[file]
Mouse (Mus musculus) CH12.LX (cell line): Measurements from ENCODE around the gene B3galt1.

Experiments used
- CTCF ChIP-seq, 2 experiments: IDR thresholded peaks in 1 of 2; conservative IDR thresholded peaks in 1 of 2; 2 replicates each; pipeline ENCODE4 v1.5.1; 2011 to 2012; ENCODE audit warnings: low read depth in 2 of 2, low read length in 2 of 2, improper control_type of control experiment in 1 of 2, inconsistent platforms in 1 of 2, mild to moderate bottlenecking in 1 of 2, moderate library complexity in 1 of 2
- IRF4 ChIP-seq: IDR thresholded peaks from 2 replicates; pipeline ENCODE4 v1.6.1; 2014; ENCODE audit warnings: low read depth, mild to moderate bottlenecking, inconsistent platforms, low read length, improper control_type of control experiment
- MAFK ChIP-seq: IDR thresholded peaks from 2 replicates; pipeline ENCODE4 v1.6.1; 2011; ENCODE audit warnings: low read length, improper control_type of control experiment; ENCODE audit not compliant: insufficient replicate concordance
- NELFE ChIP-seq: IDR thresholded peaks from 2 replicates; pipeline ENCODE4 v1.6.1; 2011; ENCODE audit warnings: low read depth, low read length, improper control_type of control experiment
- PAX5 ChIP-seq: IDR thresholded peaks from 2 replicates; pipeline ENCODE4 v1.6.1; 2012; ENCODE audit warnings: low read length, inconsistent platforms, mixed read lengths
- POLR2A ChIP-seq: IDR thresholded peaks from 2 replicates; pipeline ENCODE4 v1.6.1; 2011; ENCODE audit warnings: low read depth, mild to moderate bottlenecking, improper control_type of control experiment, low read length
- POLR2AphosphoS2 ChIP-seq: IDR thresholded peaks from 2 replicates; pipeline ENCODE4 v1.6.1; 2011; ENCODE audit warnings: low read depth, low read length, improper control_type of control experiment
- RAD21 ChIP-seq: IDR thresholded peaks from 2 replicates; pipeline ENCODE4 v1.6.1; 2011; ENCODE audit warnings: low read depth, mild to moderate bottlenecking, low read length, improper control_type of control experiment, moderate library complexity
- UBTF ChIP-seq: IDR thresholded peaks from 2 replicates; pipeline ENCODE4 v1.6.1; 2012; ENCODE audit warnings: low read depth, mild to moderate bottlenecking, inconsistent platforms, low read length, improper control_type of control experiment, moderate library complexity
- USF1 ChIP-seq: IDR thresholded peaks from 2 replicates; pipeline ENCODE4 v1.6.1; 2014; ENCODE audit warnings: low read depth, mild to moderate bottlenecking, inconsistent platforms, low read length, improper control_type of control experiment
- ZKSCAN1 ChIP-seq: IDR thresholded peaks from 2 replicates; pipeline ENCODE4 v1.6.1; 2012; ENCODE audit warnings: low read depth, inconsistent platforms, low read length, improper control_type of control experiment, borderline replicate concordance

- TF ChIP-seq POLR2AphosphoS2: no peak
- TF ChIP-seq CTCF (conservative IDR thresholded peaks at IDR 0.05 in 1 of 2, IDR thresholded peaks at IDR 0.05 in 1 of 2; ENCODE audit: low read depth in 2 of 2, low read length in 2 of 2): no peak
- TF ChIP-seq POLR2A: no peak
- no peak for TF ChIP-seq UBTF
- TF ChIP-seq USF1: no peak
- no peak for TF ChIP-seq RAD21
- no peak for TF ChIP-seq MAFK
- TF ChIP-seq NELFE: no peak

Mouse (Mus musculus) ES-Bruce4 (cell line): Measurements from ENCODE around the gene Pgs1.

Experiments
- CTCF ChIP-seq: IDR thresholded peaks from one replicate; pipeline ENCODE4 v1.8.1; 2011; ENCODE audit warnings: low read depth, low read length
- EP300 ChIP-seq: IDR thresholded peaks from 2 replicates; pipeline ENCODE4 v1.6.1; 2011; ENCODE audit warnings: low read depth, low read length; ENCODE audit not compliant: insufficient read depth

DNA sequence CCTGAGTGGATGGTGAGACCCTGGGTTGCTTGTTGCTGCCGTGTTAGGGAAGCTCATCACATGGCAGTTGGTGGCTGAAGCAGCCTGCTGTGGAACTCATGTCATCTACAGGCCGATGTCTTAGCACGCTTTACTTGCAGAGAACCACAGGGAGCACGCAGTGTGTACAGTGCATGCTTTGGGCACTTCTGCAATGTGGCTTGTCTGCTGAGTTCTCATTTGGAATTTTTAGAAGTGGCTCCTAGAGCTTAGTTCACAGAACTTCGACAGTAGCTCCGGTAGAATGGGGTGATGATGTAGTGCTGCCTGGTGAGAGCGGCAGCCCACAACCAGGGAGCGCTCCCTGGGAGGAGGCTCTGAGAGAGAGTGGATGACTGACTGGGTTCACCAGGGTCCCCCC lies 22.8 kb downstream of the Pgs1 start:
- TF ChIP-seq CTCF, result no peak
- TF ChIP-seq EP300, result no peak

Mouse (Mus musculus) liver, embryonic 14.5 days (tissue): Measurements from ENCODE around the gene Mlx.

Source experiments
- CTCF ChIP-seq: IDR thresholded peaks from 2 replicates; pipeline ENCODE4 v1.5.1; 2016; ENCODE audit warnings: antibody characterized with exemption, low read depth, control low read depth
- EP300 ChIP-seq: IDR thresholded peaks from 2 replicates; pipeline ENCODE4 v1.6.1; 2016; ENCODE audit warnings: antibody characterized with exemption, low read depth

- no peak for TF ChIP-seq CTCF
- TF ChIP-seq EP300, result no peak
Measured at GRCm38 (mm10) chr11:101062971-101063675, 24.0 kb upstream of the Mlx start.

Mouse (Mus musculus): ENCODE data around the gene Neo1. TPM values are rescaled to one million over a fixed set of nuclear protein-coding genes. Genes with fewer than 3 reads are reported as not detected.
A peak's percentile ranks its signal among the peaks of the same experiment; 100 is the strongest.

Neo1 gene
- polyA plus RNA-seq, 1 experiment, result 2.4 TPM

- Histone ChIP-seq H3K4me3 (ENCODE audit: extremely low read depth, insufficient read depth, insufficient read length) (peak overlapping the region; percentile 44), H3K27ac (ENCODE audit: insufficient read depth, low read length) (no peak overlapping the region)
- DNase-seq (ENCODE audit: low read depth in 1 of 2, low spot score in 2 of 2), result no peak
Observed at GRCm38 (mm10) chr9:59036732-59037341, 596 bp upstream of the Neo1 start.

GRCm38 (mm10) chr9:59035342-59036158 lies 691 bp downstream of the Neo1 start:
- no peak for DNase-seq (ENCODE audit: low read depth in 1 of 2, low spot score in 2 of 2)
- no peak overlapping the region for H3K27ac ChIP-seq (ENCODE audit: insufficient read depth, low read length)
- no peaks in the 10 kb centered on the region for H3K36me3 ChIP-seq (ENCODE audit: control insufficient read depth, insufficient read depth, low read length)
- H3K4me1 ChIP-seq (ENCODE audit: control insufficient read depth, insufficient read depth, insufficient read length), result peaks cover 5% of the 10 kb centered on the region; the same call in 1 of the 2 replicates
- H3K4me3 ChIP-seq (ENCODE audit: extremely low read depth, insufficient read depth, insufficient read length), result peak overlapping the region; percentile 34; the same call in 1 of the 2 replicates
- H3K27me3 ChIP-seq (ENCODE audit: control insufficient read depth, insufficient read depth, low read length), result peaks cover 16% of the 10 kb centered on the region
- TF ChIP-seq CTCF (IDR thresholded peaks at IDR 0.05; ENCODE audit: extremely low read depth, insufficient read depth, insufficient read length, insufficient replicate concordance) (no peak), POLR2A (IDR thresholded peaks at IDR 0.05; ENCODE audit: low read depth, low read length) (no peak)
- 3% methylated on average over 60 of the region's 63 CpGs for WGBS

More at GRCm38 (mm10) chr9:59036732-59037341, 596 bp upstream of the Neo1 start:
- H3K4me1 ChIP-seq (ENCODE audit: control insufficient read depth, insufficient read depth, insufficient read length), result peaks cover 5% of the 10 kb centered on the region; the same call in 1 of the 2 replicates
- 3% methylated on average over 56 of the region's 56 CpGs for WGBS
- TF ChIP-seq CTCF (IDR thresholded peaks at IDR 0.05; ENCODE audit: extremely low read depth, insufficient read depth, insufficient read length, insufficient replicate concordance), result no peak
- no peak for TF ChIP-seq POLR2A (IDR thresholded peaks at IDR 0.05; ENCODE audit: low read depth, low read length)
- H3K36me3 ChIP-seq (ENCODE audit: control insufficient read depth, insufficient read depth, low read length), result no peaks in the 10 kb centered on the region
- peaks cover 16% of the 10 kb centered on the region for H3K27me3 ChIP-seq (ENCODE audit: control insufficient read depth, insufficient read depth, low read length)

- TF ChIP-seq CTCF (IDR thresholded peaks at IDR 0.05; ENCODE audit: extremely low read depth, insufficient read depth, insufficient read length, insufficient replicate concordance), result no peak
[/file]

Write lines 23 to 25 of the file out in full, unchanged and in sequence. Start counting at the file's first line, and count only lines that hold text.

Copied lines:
Experiments
- CTCF ChIP-seq: IDR thresholded peaks from one replicate; pipeline ENCODE4 v1.8.1; 2011; ENCODE audit warnings: low read depth, low read length
- EP300 ChIP-seq: IDR thresholded peaks from 2 replicates; pipeline ENCODE4 v1.6.1; 2011; ENCODE audit warnings: low read depth, low read length; ENCODE audit not compliant: insufficient read depth